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Italian WWII Airborne Units

Vince Tassone

March, 2005

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Although the Italians had dropped supplies and troops to isolated units during the 1917 battle of Caporetto, the institutionalization of airborne infantry did not occur until sometime afterwards and mainly due to Fascist initiatives to showcase these units as a modern means of warfare.

The first paratroop units were organized in Libya in 1938 under the direction of Italo Balbo and consisted of two battalions totaling approximately 300 Libyan Ascaris and 50 Italian officers.

1st Rgt. "Fanti dell'Aria" (Air Infantry)

1st Libyian Paratroop Bn. (colonial troops)

2nd Libyian Paratroop Bn. (colonial troops)

A third Libyan battalion was raised in 1940 composed mainly of Italian colonials and was assimilated with the other two existing units into the Tonini Modile Group.  The Tonini Mobile Group fought at Derna in January 1941 under 10th Army command and delayed the Australian advance however was eventually destroyed at Beda Fomm in subsequent fighting. 

1st National Paratroop Bn. Of Libyia (Italians)

Interestingly, Italo Balbo looking for an opportunity to strike a decisive victory against the British in 1940 considered organizing two paratroop divisions in a far reaching attack into Egypt.

Training schools were formed at Castel Benito in Libya and in Italy at Tarquinia and Viterbo under the direction of the Regia Aeronautica in 1940. Although training was conducted under the control of the Regia Aeronautica, the tactical deployment of paratroops rested with the Regio Esercito.  Three more battalions of paratroops were raised in July 1940 including a battalion of Carabinieri which participated in the Crusader battles of November 1941.  This unit covered the flank of the Ariete armored division, however it was eventually overcome in mountain fighting at Jebel Akhbar during the Italo-German retreat at the end of 1941.  In the fighting at Jebel Akhbar the Carabinieri fought between December 18-20 facing South African armored cars, part of the Central Indian Horse division and two battalions of the 4th Indian division and held back the 3/1 Punjabis.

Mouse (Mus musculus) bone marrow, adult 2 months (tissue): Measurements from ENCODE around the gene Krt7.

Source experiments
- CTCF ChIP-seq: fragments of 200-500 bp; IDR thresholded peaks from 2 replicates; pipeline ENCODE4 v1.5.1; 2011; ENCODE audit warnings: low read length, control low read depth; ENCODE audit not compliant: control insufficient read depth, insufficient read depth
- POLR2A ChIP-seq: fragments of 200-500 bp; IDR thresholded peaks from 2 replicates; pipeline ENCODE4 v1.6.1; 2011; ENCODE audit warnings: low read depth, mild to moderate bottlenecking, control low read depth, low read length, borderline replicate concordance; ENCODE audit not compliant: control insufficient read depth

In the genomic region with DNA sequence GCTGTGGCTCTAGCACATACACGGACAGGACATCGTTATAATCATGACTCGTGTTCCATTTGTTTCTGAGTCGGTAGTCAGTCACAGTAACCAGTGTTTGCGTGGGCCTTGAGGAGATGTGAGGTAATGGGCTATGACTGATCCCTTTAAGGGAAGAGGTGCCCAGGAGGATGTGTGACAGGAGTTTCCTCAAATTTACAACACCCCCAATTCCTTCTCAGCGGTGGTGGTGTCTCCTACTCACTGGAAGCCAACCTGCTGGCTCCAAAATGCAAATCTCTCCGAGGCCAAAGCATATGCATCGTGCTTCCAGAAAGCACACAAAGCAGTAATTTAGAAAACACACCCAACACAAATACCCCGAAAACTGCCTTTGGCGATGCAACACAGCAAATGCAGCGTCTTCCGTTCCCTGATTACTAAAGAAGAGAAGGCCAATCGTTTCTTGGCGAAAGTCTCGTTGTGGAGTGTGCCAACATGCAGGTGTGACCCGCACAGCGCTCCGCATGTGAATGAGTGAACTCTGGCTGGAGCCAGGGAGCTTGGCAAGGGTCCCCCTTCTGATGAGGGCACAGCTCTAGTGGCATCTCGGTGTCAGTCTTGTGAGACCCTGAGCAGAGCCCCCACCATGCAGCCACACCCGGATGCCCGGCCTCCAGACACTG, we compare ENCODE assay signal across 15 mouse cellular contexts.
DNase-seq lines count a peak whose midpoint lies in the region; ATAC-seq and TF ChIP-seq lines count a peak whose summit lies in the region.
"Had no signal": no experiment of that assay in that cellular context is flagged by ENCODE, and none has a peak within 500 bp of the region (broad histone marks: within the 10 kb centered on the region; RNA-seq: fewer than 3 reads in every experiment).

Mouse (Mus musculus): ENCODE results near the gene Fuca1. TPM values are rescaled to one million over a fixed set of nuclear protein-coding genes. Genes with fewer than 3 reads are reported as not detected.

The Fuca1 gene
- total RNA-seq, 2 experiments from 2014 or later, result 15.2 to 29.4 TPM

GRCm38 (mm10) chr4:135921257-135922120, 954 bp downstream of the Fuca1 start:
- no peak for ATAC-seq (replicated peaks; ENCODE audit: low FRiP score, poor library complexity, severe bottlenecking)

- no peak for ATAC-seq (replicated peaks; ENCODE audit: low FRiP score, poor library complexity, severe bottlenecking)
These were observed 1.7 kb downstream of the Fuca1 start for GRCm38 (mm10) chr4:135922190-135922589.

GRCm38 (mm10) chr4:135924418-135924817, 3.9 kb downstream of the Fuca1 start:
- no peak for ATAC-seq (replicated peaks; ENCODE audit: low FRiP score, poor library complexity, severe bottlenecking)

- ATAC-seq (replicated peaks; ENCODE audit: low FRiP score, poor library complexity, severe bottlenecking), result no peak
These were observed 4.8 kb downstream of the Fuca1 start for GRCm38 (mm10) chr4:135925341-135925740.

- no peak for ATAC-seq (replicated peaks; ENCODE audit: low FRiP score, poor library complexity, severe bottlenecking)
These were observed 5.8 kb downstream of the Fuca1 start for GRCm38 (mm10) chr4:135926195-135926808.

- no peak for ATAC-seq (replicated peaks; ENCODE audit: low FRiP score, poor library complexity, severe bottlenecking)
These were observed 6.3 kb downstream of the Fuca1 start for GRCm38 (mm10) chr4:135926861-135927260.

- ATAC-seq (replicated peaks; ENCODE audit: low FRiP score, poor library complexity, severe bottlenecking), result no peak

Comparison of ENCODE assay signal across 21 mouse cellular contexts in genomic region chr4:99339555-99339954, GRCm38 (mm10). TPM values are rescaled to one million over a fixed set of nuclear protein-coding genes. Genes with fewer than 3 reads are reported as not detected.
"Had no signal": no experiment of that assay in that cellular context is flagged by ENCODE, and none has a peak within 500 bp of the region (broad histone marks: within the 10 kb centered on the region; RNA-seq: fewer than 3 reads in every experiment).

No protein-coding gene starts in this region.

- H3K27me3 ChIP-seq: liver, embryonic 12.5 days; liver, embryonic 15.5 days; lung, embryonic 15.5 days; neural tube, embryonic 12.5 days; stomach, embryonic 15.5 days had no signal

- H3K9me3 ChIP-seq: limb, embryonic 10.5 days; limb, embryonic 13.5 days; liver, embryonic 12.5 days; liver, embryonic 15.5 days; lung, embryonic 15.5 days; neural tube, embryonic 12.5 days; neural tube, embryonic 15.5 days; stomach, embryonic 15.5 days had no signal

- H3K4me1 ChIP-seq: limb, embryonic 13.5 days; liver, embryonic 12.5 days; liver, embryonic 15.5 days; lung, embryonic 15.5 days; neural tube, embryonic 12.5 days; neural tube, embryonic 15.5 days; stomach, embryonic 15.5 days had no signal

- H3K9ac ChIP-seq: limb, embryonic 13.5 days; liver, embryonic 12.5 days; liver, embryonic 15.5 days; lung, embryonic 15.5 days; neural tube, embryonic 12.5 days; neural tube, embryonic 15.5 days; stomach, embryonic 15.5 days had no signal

1st Paratroop Bn.

2nd Paratroop Bn.

3rd Carabinieri Paratroop Bn.

Several other deployments of paratroop units were considered by the Italian High Command which included air drops on the Corinth Canal, island drops during the attack on Greece as well as air drops in A.O.I (East Africa).  The planned drop in East Africa was noteworthy in that SM.82 aircraft would presumably fly non-stop to the East African destinations. Paratroop drops were successfully completed during the invasion of Greece at Zante and Cefalonia in April 1941 however did not encounter resistance.

The 1st Paratroop Division was formed on September 1941 under the Command of General Enrico Frattini.  The division was composed of two infantry and one artillery regiment plus the 8th Guastatori (Assault Engineers) Battalion. The division was named the Folgore (Lightning) on June 1942.  The Folgore trained at Tarquinia and Apulia for the planned invasion of Malta (Operation C3 or Herkules, as the Germans referred to it).  Upon the cancellation of operation C3 the division was deployed to North Africa in mid-July 1942 and was formally renamed the 185th   Division on July 27th, 1942.  Each regiment had three battalions and one company of 47/32 antitank guns with an artillery battalion also equipped with the 47/32 dual purpose gun.  The Folgore’s 3rd and 11th battalions remained in Italy along with the HQ of the 185th infantry regiment that would later form the nucleus of the Nembo paratroop division.  The total number of men of the Folgore at El Alamein was approximately 3,000.

FOLGORE

1st Paratroop Division

185th Division

186th paratroop regiment (5th, 6th, 7th Bns.)

187th paratroop regiment (2nd, 4th, 9th, 10th Bns.)

185th paratroop artillery regiment

8th Guastatori (assault engineers) Paratroop battalion

At El Alamein the Folgore were involved in some initial fighting at Deir el Munassib and Qaret el Himeimat.  The division was then reorganized in several battle groups called "raggruppamenti" for the Alam Halfa battle as follows:

RUSPOLI

7th, 8th Guastatori Bns.

BECHI

2nd, 4th Bns.

COMOSSO

9th, 10th Bns.

TANTILLO

5th, 6th Bns.

PARA. ARTY. BNS.

1st, 3rd (2nd disbanded for lack of guns)